Descendants Continue Farm Tradition

“Just ask Bobby McNeill he’ll be able to tell you.”

That was the response when someone wondered about weather, market prices, any information from decades gone by.

The Newton farmer had the best memory of happenings in agriculture, family and community for 90 years.

Heartfelt sadness streamed after a call that the uncle-in-law passed away.

Since death of his wife Dolores two years ago, Bobby remained active first consideration for family and farming. Yet, in recent clearly written cards, he admitted loneliness missing his spouse of 64 years.

When ailment intruded the lengthy lifetime, Bobby was intent to stay in his farm home. Six daughters and two sons, affectionately calling him “Pa,” were dedicated loving caretakers.

Growing up on his Mom’s family farm, Bobby experienced hardships of the Dirty 30s Great Depression. Actually appreciated in maturity, Bobby was expected by his grandfather to do a man’s work as a boy.

Modern technology was limited as horse and mule teams powered farm machinery. Work was done by hand milking cows, gathering eggs, slopping hogs twice daily.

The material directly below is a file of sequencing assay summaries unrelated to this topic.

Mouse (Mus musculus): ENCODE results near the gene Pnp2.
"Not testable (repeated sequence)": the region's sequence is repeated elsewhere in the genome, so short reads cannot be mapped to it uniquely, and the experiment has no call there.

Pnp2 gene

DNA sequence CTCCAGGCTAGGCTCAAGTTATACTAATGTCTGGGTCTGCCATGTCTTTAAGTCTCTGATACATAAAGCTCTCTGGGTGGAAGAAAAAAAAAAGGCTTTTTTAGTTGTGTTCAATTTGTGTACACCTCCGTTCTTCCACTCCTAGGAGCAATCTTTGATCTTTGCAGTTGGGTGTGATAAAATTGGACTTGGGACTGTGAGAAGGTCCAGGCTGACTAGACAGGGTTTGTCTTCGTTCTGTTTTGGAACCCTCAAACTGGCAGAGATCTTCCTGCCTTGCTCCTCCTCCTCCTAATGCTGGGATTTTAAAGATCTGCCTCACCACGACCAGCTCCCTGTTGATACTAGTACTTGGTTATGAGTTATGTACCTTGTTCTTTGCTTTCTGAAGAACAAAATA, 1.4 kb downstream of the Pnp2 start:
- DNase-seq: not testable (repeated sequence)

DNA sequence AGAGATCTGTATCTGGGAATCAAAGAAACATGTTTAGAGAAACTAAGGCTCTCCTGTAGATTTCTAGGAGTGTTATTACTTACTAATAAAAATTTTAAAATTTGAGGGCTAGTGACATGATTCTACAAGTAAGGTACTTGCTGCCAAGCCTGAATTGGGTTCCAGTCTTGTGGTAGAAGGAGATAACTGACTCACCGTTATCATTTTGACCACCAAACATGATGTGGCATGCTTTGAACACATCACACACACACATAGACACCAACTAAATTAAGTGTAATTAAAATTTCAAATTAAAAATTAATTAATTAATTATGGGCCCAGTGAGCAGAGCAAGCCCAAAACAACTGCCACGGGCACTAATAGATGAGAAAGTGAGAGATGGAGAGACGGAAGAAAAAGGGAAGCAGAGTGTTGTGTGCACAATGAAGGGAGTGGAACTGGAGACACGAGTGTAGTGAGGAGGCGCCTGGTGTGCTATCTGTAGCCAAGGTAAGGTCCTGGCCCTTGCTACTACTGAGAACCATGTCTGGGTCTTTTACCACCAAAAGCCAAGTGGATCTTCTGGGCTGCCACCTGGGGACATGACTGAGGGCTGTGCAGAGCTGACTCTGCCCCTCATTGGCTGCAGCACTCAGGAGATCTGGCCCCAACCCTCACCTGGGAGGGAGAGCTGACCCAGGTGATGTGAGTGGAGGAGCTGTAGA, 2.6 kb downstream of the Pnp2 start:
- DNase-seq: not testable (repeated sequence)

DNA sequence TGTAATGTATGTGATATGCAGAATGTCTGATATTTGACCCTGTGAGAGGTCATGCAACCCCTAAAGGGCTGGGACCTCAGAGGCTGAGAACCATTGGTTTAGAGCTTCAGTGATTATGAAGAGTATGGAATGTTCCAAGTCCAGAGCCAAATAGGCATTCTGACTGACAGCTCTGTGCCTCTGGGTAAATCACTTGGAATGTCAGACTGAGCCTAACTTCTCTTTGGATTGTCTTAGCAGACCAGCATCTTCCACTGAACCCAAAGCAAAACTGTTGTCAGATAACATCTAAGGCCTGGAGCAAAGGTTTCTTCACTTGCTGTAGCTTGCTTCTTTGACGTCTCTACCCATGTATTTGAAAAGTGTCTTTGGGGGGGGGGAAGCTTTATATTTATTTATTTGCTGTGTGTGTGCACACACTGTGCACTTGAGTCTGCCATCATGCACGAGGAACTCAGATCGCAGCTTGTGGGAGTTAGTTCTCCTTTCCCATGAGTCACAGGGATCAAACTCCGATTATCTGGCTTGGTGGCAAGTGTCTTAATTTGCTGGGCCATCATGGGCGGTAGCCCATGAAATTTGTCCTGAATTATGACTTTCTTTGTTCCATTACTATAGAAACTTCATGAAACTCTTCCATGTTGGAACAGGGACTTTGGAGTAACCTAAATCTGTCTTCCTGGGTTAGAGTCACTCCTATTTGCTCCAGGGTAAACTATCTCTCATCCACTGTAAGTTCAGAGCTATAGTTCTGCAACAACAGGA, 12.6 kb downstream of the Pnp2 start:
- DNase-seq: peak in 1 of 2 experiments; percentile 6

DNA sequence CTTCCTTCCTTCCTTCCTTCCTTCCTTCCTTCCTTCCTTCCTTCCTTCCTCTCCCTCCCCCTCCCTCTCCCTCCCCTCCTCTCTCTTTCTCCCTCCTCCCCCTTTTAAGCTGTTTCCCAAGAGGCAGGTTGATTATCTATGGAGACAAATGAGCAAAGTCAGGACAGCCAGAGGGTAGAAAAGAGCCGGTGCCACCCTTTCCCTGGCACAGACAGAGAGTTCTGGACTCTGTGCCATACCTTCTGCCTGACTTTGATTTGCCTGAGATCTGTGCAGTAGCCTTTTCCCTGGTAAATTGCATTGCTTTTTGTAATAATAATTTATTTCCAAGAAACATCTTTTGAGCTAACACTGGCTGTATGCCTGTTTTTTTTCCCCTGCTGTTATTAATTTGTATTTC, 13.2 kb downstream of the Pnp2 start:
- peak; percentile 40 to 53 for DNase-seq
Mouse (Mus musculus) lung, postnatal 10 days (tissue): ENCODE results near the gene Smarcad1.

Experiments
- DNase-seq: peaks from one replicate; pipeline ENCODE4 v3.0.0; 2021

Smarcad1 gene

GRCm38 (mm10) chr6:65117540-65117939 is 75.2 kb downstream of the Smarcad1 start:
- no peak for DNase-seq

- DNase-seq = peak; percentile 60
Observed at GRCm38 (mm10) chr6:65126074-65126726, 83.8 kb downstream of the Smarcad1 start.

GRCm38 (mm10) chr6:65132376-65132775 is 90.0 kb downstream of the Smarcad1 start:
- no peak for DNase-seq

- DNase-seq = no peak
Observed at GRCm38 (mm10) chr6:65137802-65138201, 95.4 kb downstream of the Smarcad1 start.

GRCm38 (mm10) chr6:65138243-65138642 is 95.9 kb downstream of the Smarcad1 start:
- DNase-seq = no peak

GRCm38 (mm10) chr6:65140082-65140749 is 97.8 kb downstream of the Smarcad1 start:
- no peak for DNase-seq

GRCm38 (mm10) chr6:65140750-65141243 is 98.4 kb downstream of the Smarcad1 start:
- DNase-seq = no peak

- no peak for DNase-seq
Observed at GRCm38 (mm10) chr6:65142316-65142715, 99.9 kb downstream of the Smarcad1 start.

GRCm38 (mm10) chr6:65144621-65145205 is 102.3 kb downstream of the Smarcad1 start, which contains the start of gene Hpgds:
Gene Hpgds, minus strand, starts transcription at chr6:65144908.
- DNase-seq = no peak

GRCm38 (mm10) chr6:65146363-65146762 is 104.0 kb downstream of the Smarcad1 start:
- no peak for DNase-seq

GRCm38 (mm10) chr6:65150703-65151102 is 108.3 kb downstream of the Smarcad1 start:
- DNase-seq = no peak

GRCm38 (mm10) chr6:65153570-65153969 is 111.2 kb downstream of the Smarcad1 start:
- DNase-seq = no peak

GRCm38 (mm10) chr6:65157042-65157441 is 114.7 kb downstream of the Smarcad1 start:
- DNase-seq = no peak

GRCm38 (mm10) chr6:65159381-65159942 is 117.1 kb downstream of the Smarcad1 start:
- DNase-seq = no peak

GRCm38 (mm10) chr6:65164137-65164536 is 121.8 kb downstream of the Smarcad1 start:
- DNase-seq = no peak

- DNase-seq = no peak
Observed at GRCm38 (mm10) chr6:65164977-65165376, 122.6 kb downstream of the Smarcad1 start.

(Appropriately, Bobby harnessed ponies Trigger and Pat to the carriage for leaving the church on personal wedding day 48-years ago.)

Born into a devout family, prayer was present all of Bobby’s close-knit farm life. Regardless blizzard or smoldering summer, church was every Sunday. It was a long 20-mile journey each direction for Bobby’s family with a team and carriage before automobiles.

Sisters, resembling each other, married an uncle and his nephew Bobby making relatives on both sides of the family. When Bobby proposed to Dolores despite apparent love, her demand was saying the rosary together every day. His promise was never broken.

Farm burdens existed without remorse while family devotion persisted as the children were always in their parochial school chairs.

Generally having some off-farm income, Bobby was forever generous helping others during harvest, silo filling, whatever must be done.

Donating five gallons of blood during his lifetime, Bobby was a leader in church and community. Seldom missing morning coffee shoptalk with farm cronies, Bobby regularly attended farm auctions and weekly livestock sales.

Appropriately two of Bobby’s tractors followed the hearse in funeral procession. Into eternity Bobby’s service will remain through his children, 27 grandchildren and 38 great grandchildren.

Reminded of Esther 8:27: “Generational traditions shall be continued by descendants.”

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XIV–42–10-18-2020